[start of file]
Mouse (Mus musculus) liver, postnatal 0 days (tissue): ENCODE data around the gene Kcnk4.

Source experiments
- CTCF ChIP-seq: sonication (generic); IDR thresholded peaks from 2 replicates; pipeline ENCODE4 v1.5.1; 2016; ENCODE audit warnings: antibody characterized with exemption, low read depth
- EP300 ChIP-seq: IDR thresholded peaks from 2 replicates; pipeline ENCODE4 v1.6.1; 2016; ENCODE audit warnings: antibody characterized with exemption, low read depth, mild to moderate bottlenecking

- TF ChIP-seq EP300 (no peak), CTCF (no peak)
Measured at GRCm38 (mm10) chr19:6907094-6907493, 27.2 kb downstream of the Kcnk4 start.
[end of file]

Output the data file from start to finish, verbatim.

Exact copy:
Mouse (Mus musculus) liver, postnatal 0 days (tissue): ENCODE data around the gene Kcnk4.

Source experiments
- CTCF ChIP-seq: sonication (generic); IDR thresholded peaks from 2 replicates; pipeline ENCODE4 v1.5.1; 2016; ENCODE audit warnings: antibody characterized with exemption, low read depth
- EP300 ChIP-seq: IDR thresholded peaks from 2 replicates; pipeline ENCODE4 v1.6.1; 2016; ENCODE audit warnings: antibody characterized with exemption, low read depth, mild to moderate bottlenecking

- TF ChIP-seq EP300 (no peak), CTCF (no peak)
Measured at GRCm38 (mm10) chr19:6907094-6907493, 27.2 kb downstream of the Kcnk4 start.